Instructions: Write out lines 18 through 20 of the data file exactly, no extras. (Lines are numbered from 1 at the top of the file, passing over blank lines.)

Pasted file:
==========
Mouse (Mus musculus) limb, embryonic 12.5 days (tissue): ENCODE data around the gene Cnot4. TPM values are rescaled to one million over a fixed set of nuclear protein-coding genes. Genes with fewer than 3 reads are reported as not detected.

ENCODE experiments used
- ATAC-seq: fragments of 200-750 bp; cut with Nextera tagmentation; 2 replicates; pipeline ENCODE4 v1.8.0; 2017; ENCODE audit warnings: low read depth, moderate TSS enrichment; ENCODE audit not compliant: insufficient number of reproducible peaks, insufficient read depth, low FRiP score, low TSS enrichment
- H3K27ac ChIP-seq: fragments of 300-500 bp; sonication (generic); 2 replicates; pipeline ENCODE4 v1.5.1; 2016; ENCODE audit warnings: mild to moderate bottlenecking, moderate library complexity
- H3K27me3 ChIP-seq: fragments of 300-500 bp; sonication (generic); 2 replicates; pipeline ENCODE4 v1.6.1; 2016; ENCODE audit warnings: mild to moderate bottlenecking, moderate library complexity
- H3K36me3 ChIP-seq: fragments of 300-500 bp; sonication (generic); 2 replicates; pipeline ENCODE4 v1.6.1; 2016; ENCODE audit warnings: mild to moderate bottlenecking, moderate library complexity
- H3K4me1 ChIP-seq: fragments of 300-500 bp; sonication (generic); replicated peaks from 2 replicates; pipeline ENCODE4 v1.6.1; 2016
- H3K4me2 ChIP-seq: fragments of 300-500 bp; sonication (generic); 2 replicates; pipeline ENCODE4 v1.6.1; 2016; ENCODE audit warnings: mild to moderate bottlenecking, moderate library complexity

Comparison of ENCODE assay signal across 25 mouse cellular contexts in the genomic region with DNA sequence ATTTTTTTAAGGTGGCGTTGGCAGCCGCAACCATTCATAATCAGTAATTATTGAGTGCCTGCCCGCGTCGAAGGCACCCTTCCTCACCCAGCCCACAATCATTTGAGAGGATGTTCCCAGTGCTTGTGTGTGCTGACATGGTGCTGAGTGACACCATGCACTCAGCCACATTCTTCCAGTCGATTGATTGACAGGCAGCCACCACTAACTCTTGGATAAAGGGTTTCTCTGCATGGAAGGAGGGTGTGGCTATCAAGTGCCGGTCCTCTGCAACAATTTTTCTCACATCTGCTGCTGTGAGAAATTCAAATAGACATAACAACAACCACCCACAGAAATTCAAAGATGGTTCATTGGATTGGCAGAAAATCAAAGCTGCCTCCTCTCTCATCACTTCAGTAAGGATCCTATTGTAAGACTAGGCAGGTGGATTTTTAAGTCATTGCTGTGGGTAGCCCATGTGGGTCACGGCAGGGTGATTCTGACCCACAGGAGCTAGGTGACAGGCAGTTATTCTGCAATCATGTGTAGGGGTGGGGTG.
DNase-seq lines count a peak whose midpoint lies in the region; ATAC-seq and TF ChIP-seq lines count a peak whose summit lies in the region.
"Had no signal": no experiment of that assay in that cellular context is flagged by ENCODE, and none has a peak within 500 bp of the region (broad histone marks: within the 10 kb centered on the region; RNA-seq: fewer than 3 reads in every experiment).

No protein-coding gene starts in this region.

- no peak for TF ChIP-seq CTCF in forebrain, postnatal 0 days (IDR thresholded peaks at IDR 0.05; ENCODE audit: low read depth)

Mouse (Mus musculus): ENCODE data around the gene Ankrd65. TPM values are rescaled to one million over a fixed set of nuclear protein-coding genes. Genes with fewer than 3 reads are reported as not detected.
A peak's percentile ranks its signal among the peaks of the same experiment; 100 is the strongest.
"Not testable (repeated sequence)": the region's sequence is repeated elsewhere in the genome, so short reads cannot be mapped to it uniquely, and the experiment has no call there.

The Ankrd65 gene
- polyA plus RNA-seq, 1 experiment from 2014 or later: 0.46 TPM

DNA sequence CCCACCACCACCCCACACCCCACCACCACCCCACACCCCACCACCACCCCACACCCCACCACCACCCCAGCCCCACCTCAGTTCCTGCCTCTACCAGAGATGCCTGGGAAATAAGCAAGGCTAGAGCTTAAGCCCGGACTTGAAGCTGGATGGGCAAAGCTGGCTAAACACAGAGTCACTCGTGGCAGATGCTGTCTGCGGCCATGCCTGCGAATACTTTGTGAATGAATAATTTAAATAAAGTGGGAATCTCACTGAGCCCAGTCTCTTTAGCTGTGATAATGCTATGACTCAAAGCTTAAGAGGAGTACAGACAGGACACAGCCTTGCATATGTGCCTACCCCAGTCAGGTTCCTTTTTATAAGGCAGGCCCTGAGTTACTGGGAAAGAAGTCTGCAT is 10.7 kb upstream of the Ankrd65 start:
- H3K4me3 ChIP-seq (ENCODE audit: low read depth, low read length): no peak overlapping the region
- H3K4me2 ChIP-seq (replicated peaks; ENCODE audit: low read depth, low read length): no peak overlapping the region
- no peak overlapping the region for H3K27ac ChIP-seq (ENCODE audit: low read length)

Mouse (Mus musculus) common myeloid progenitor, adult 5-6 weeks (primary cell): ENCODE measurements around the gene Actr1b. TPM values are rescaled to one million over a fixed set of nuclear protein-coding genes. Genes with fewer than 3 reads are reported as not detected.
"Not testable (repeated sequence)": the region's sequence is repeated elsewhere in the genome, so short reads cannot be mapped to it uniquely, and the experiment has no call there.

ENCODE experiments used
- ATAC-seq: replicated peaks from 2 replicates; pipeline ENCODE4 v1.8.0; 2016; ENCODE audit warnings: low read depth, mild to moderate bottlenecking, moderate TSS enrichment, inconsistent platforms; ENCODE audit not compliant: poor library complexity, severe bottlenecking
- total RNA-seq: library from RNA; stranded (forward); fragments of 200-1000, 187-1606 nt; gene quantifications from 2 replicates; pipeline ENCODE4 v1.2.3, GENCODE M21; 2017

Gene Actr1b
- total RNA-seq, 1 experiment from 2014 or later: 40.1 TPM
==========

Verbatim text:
- polyA plus RNA-seq, 1 experiment from 2014 or later: 0.46 TPM

DNA sequence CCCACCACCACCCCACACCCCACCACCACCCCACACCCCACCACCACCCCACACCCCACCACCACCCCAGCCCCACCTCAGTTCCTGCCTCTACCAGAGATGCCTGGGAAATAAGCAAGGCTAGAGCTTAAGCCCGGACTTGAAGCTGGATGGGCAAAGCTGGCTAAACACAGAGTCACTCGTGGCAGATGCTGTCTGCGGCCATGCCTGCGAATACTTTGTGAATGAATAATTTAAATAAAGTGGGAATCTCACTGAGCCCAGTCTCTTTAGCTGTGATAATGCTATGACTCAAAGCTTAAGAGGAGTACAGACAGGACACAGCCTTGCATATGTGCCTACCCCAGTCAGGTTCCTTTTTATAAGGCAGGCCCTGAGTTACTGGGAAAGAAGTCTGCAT is 10.7 kb upstream of the Ankrd65 start:
- H3K4me3 ChIP-seq (ENCODE audit: low read depth, low read length): no peak overlapping the region